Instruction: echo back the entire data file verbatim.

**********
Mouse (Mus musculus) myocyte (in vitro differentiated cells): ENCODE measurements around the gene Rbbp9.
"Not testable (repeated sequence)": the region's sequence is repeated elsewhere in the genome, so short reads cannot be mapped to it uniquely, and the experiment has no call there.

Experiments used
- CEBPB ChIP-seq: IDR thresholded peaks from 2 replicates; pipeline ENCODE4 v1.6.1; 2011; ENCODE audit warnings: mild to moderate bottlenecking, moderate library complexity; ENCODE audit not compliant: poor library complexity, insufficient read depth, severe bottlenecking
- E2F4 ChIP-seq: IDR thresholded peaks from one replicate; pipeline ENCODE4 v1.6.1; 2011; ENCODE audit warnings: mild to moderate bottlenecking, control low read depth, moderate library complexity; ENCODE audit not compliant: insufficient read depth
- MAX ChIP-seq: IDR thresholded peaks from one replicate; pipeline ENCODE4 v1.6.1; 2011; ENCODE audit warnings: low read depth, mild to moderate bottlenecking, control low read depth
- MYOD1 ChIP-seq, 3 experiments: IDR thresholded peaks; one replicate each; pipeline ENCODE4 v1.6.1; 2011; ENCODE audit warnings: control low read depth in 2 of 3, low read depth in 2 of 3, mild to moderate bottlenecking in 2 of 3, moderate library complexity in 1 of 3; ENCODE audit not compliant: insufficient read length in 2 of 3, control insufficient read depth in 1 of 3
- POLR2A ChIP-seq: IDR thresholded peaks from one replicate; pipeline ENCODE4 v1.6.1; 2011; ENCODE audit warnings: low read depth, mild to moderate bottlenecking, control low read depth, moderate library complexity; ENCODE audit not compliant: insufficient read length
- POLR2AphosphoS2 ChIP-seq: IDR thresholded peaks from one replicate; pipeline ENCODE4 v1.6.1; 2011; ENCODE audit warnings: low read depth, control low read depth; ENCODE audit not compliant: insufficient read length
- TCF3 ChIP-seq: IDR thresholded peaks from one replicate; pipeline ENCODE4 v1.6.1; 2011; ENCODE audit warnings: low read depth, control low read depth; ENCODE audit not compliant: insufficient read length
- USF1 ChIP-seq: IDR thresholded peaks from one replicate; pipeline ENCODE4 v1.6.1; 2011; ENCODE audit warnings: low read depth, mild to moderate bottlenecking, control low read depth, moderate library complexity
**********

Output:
Mouse (Mus musculus) myocyte (in vitro differentiated cells): ENCODE measurements around the gene Rbbp9.
"Not testable (repeated sequence)": the region's sequence is repeated elsewhere in the genome, so short reads cannot be mapped to it uniquely, and the experiment has no call there.

Experiments used
- CEBPB ChIP-seq: IDR thresholded peaks from 2 replicates; pipeline ENCODE4 v1.6.1; 2011; ENCODE audit warnings: mild to moderate bottlenecking, moderate library complexity; ENCODE audit not compliant: poor library complexity, insufficient read depth, severe bottlenecking
- E2F4 ChIP-seq: IDR thresholded peaks from one replicate; pipeline ENCODE4 v1.6.1; 2011; ENCODE audit warnings: mild to moderate bottlenecking, control low read depth, moderate library complexity; ENCODE audit not compliant: insufficient read depth
- MAX ChIP-seq: IDR thresholded peaks from one replicate; pipeline ENCODE4 v1.6.1; 2011; ENCODE audit warnings: low read depth, mild to moderate bottlenecking, control low read depth
- MYOD1 ChIP-seq, 3 experiments: IDR thresholded peaks; one replicate each; pipeline ENCODE4 v1.6.1; 2011; ENCODE audit warnings: control low read depth in 2 of 3, low read depth in 2 of 3, mild to moderate bottlenecking in 2 of 3, moderate library complexity in 1 of 3; ENCODE audit not compliant: insufficient read length in 2 of 3, control insufficient read depth in 1 of 3
- POLR2A ChIP-seq: IDR thresholded peaks from one replicate; pipeline ENCODE4 v1.6.1; 2011; ENCODE audit warnings: low read depth, mild to moderate bottlenecking, control low read depth, moderate library complexity; ENCODE audit not compliant: insufficient read length
- POLR2AphosphoS2 ChIP-seq: IDR thresholded peaks from one replicate; pipeline ENCODE4 v1.6.1; 2011; ENCODE audit warnings: low read depth, control low read depth; ENCODE audit not compliant: insufficient read length
- TCF3 ChIP-seq: IDR thresholded peaks from one replicate; pipeline ENCODE4 v1.6.1; 2011; ENCODE audit warnings: low read depth, control low read depth; ENCODE audit not compliant: insufficient read length
- USF1 ChIP-seq: IDR thresholded peaks from one replicate; pipeline ENCODE4 v1.6.1; 2011; ENCODE audit warnings: low read depth, mild to moderate bottlenecking, control low read depth, moderate library complexity